As an expectant mother, you may be wondering whether your yoga practice should be placed on hold until after the baby comes. While you may have some understandable concerns about whether you should be attending class, we at Kula Athletic want to quell some of those fears.
Yoga during pregnancy is a great way to stay in shape as well as lower stress during the trimesters. From your yoga practice, you’ll also gain flexibility and learn breathing techniques that will help you feel more comfortable during labour. When done appropriately and with a trained professional, yoga can be a completely safe form of exercise for you to explore during your pregnancy.
Things to keep in mind
Even if you’ve been practicing yoga for years, you’re going to have to take some precautions and adjustments to make sure you stay safe.
- Professional advice – before signing up for a class, talk to your doctor. They will be able to clear you for yoga and maybe recommend an exercise schedule
- Find the right style – the best practices are going to be prenatal, or more restorative styles like hatha. Vinyasa and power yoga are likely going to push you past a normal level of cardio for pregnant women, and hot yoga, or Bikram, is discouraged completely (you can read more on the different types of yoga in our blog post)
- Find a studio that is cool – like we mentioned, you don’t want to attend a hot yoga class, but some studios like to keep things nice and cozy, even if they aren’t advertising Bikram. Make sure to ask before you sign up if the room will be cool and ventilated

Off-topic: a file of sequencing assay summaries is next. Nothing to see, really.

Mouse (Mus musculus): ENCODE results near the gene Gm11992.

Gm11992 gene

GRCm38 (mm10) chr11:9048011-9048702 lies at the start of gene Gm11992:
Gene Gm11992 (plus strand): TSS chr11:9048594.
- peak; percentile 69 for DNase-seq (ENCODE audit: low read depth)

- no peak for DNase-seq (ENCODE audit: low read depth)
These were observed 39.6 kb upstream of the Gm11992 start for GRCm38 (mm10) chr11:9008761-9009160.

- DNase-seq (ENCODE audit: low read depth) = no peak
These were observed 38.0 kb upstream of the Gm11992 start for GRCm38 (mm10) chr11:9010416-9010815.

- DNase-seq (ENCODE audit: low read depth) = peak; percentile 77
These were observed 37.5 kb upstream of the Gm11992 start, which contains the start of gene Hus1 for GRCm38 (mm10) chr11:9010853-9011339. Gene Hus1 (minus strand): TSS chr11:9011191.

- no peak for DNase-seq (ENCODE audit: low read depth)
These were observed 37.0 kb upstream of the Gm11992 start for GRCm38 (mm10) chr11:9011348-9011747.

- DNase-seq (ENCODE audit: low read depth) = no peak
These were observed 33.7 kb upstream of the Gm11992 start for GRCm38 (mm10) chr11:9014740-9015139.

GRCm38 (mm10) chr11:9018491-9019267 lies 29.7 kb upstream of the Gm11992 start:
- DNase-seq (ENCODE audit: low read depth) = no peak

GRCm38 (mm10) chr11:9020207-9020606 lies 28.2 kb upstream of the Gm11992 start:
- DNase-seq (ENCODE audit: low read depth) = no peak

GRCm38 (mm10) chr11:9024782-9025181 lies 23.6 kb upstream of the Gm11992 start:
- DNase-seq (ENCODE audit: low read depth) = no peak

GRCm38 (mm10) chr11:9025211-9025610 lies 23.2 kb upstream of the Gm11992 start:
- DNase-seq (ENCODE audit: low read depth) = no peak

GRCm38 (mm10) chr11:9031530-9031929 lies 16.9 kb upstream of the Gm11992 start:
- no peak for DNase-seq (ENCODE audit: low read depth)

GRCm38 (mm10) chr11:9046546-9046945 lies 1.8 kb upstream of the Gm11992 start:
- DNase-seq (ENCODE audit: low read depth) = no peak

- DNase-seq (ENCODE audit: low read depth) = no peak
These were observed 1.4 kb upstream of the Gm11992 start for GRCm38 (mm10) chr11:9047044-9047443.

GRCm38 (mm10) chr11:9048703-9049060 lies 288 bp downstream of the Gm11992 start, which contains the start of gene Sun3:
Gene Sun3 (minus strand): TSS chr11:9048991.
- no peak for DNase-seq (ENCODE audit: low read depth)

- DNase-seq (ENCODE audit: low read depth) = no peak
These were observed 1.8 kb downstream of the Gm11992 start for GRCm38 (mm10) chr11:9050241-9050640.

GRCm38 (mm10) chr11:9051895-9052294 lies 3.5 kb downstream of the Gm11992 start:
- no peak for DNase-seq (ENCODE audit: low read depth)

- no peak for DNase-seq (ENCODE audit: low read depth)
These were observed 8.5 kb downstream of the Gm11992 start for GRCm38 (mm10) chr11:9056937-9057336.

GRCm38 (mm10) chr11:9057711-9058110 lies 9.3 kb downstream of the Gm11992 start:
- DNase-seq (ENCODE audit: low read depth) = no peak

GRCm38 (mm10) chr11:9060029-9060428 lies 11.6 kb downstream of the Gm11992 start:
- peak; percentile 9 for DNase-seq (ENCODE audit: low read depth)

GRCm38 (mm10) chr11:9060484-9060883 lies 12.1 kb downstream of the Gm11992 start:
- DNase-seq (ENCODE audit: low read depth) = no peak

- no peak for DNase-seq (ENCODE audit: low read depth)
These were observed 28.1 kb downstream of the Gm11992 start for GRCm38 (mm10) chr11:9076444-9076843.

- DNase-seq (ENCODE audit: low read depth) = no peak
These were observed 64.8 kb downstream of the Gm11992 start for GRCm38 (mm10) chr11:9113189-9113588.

- Stay hydrated – as relaxed and focused as you’ll be on your poses, it’s easy to forget to drink water. However, anytime that you exercise, you need to make sure you’re drinking water and avoid dehydration
- Be mindful of poses – if you’re taking a class that isn’t designed specifically for pregnant women, you’re going to have to take extra precautions to avoid unsafe poses. For instance, steer clear of inversions, spinal twists, and any poses that require you to put pressure on your belly. Even deep folds can be dangerous, so make sure to ask your instructor for alternative poses
- Make sure to check in – overall, you will probably be able to tell if things aren’t right. You should stop if you start to feel discomfort, pain or cramping
Whether you’re completely new to yoga or have been practicing for years, coming into the practice during pregnancy is not only exciting and fun, but also beneficial to you and your baby. You’ll reap the benefits of stress relief, flexibility, and exercise, which will help ease the months of pregnancy and prepare you for labour.
So don’t hesitate! Get in touch with your doctor and start rolling out that mat!
If you enjoyed this post you can read more at Kula Athletic's blog.